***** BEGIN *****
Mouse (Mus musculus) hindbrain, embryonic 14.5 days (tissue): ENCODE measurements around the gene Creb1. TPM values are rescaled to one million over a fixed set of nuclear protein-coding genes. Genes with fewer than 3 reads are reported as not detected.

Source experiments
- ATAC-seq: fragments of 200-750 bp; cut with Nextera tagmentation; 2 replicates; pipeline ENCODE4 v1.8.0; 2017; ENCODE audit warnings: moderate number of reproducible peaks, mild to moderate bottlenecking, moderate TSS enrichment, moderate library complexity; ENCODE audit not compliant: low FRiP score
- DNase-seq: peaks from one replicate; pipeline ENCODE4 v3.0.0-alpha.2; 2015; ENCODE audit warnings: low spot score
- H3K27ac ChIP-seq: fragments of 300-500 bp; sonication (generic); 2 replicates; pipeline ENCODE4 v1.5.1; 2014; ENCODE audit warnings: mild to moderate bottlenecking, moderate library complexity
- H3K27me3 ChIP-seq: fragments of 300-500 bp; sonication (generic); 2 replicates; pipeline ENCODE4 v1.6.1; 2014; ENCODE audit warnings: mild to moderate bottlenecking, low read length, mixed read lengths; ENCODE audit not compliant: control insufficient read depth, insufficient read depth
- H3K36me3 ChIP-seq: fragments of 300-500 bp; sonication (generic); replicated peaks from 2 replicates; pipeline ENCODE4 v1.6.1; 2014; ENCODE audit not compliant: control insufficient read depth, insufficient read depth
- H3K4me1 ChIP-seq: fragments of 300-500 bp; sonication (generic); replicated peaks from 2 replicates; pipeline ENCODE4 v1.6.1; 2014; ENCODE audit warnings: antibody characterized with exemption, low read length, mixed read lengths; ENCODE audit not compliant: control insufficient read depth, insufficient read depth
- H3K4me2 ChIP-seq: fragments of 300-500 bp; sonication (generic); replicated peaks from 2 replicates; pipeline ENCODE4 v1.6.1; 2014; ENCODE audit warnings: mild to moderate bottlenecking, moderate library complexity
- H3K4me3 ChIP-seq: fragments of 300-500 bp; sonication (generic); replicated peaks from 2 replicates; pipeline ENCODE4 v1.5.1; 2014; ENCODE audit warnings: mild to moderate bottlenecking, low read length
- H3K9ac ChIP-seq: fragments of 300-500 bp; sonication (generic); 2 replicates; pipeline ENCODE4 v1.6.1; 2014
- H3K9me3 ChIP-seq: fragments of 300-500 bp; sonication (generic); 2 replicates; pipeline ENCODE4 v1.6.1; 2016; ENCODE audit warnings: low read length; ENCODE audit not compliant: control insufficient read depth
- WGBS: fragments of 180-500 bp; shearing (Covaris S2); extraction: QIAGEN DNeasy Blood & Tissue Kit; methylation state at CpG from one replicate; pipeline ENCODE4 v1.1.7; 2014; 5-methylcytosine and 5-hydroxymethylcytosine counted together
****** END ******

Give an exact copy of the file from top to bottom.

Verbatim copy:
Mouse (Mus musculus) hindbrain, embryonic 14.5 days (tissue): ENCODE measurements around the gene Creb1. TPM values are rescaled to one million over a fixed set of nuclear protein-coding genes. Genes with fewer than 3 reads are reported as not detected.

Source experiments
- ATAC-seq: fragments of 200-750 bp; cut with Nextera tagmentation; 2 replicates; pipeline ENCODE4 v1.8.0; 2017; ENCODE audit warnings: moderate number of reproducible peaks, mild to moderate bottlenecking, moderate TSS enrichment, moderate library complexity; ENCODE audit not compliant: low FRiP score
- DNase-seq: peaks from one replicate; pipeline ENCODE4 v3.0.0-alpha.2; 2015; ENCODE audit warnings: low spot score
- H3K27ac ChIP-seq: fragments of 300-500 bp; sonication (generic); 2 replicates; pipeline ENCODE4 v1.5.1; 2014; ENCODE audit warnings: mild to moderate bottlenecking, moderate library complexity
- H3K27me3 ChIP-seq: fragments of 300-500 bp; sonication (generic); 2 replicates; pipeline ENCODE4 v1.6.1; 2014; ENCODE audit warnings: mild to moderate bottlenecking, low read length, mixed read lengths; ENCODE audit not compliant: control insufficient read depth, insufficient read depth
- H3K36me3 ChIP-seq: fragments of 300-500 bp; sonication (generic); replicated peaks from 2 replicates; pipeline ENCODE4 v1.6.1; 2014; ENCODE audit not compliant: control insufficient read depth, insufficient read depth
- H3K4me1 ChIP-seq: fragments of 300-500 bp; sonication (generic); replicated peaks from 2 replicates; pipeline ENCODE4 v1.6.1; 2014; ENCODE audit warnings: antibody characterized with exemption, low read length, mixed read lengths; ENCODE audit not compliant: control insufficient read depth, insufficient read depth
- H3K4me2 ChIP-seq: fragments of 300-500 bp; sonication (generic); replicated peaks from 2 replicates; pipeline ENCODE4 v1.6.1; 2014; ENCODE audit warnings: mild to moderate bottlenecking, moderate library complexity
- H3K4me3 ChIP-seq: fragments of 300-500 bp; sonication (generic); replicated peaks from 2 replicates; pipeline ENCODE4 v1.5.1; 2014; ENCODE audit warnings: mild to moderate bottlenecking, low read length
- H3K9ac ChIP-seq: fragments of 300-500 bp; sonication (generic); 2 replicates; pipeline ENCODE4 v1.6.1; 2014
- H3K9me3 ChIP-seq: fragments of 300-500 bp; sonication (generic); 2 replicates; pipeline ENCODE4 v1.6.1; 2016; ENCODE audit warnings: low read length; ENCODE audit not compliant: control insufficient read depth
- WGBS: fragments of 180-500 bp; shearing (Covaris S2); extraction: QIAGEN DNeasy Blood & Tissue Kit; methylation state at CpG from one replicate; pipeline ENCODE4 v1.1.7; 2014; 5-methylcytosine and 5-hydroxymethylcytosine counted together